TEPIC, Mexico (Thomson Reuters Foundation) - A U.S. school for the blind plans to train 1 million teachers around the world by 2030 to educate the 6 million visually impaired children who also have other disabilities, to increase their chances of living independently and finding jobs.
The Perkins School for the Blind aims to work with governments to train specialist teachers who can meet the complex needs of these children and young adults. Many lack educational opportunities and are often left at home, or put into orphanages and care facilities in poorer countries.
“This is one of the most vulnerable populations in the world,” said Dave Power, chief executive of the Massachusetts-based school, which taught deaf and blind writer Helen Keller.
“More than 90 percent of these children do not get an education - either because they don’t have the right to an education, or the school system they’re in doesn’t know how to teach them and reach them,” he said by telephone.
The school recently piloted its teacher training program in Argentina and India. It can be adapted to different languages and cultures, although the multi-sensory core curriculum for children who are blind, or deaf and blind works globally.
Conducting teacher training program online will help limit the cost, which Perkins expects to be covered by government budgets and bolstered by grants.
Power noted that in 2015 all countries signed up to the Sustainable Development Goals, which include a goal of inclusive, quality education for all and aim to ensure training for people with disabilities, boost their social participation and create equally paid jobs for them.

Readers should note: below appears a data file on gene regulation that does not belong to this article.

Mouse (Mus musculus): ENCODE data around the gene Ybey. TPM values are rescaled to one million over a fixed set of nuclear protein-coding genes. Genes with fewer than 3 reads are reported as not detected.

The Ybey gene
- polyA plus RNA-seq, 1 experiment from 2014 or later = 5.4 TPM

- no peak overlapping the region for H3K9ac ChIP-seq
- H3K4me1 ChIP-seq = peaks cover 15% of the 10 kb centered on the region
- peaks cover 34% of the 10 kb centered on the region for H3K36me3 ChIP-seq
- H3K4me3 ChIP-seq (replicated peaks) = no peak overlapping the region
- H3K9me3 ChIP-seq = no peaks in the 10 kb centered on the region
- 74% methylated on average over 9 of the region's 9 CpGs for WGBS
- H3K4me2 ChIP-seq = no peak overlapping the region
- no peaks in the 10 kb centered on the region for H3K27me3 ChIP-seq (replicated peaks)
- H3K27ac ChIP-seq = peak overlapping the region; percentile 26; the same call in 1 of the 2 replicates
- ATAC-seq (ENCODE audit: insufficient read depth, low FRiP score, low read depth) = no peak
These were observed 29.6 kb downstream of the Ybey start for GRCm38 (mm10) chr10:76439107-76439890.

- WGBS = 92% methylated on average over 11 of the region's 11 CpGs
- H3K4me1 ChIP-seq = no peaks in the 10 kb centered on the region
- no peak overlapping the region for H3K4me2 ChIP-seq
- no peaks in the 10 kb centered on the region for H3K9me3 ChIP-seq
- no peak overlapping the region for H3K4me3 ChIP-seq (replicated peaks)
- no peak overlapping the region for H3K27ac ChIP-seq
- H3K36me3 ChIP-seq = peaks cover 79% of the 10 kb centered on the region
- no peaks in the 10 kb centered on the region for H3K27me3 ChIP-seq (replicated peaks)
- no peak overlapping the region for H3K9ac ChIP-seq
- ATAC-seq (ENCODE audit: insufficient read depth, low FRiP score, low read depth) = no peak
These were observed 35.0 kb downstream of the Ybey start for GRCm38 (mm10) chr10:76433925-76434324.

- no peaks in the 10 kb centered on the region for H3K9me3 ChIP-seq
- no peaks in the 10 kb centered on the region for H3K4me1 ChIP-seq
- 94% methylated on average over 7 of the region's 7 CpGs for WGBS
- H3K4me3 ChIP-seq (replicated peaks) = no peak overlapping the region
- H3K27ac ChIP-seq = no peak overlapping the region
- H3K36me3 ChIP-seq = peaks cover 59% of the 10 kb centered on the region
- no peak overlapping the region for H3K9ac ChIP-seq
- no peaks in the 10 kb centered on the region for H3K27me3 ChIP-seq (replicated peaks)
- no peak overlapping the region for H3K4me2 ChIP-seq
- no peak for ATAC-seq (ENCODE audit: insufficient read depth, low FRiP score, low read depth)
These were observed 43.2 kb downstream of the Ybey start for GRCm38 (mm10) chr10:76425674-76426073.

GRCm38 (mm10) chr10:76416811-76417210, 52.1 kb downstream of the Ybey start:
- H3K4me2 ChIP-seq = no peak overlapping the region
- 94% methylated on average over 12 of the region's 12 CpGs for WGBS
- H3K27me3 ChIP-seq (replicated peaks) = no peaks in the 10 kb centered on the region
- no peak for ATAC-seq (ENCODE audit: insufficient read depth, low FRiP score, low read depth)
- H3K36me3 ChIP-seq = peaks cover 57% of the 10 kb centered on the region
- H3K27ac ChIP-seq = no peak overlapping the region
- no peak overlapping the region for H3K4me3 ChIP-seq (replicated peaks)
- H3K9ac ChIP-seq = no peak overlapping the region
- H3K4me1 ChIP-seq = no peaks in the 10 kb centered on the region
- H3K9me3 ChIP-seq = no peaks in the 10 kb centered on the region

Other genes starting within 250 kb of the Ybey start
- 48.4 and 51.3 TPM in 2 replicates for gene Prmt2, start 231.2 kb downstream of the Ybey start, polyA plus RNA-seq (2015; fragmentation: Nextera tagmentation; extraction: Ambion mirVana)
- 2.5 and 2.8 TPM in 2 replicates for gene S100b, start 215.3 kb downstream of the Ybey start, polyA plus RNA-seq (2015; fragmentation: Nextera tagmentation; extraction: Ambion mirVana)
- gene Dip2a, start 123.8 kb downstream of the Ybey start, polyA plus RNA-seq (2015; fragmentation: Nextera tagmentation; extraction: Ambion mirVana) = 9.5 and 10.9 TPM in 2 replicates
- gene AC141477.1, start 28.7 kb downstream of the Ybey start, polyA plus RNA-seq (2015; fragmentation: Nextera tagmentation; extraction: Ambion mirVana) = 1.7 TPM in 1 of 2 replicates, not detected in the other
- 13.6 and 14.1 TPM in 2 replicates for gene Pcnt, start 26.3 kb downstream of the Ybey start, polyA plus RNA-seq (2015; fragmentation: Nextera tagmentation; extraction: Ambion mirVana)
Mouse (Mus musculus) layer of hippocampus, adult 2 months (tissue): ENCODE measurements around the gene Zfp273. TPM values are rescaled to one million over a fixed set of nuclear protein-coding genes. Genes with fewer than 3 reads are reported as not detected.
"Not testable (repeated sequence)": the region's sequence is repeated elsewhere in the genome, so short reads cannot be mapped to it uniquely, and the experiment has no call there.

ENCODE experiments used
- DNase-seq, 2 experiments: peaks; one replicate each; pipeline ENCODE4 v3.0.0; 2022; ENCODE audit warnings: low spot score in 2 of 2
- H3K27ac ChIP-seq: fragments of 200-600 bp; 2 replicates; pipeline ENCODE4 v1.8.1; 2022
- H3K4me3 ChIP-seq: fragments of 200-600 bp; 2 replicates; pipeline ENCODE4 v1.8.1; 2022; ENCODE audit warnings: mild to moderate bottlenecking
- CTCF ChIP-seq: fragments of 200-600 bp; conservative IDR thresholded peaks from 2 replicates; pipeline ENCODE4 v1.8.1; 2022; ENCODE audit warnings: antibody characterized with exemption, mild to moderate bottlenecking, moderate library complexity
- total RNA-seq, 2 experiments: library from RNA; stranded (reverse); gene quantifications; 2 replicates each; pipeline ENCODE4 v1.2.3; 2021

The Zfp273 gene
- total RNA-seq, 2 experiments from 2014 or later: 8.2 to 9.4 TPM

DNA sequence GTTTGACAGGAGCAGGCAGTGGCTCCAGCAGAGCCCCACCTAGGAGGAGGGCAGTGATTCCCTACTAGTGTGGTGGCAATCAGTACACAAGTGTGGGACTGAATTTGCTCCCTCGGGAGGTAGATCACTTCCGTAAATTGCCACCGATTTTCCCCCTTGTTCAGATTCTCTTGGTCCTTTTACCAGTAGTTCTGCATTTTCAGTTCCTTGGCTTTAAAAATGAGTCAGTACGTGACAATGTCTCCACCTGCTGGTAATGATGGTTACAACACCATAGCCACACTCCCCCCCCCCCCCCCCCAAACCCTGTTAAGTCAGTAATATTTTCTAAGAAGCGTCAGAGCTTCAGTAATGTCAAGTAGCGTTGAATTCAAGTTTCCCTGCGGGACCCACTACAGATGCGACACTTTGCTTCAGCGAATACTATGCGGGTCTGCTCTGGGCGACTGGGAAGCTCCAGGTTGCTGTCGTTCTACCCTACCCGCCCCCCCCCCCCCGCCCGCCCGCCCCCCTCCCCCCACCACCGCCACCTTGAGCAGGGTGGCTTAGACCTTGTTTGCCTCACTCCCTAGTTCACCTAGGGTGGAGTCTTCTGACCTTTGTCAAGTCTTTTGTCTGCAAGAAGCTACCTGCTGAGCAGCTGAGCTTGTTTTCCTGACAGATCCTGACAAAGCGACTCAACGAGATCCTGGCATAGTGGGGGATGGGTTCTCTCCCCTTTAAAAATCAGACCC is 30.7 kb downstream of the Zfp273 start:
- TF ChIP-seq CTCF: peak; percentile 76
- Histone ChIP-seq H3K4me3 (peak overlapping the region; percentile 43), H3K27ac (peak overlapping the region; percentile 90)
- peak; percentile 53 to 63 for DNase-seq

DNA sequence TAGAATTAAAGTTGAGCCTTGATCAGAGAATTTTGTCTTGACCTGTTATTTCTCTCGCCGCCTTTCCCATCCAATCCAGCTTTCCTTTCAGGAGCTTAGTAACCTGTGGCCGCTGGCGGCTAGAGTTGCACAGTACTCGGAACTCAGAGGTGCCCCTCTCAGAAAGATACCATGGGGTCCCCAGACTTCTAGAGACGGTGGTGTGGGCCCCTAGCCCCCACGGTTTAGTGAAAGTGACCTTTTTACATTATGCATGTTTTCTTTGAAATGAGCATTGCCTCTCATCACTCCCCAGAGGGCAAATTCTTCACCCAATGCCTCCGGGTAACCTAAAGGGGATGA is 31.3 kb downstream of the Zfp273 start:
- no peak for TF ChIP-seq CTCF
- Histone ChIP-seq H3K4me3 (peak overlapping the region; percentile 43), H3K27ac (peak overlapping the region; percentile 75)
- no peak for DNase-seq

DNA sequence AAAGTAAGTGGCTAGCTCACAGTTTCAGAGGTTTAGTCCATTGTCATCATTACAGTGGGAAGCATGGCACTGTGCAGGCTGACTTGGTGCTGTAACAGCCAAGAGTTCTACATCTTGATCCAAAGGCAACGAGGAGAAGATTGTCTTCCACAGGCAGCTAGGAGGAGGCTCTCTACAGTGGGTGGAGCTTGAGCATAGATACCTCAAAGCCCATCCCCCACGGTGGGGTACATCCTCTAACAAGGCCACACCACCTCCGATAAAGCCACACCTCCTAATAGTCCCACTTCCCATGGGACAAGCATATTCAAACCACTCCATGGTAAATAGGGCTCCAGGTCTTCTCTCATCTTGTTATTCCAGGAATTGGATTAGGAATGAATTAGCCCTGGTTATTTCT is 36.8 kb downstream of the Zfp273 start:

“We’re ready to work with any ministry of education that really wants to make progress in a measurable way to reach this population,” said Power.
As well as bringing children into the education system and potentially boosting their job prospects, the program will also give their parents a chance to work more hours and improve their economic situation, said Michael Delaney, executive director of Perkins’ international unit.
Highlighting the case of an orphanage in Indonesia where children with multiple disabilities had been kept in their beds all day but are now being educated and becoming part of the local community, Delaney said increasing public and government awareness was crucial.
Perkins is now working with Mexico’s government to implement a teacher training program, and looking at options in Central America and Brazil.
“In Latin America, we’re very over-protective,” said Daniela Gissara, an educational specialist with Perkins International. “We think if we keep children with multiple disabilities at home, we’re doing good for them.”
“These children can have productive and successful lives, and can be independent as the rest, if they get the appropriate education,” she added.
Reporting by Sophie Hares; editing by Megan Rowling. Please credit the Thomson Reuters Foundation, the charitable arm of Thomson Reuters, that covers humanitarian news, climate change, resilience, women's rights, trafficking and property rights. Visit news.trust.org/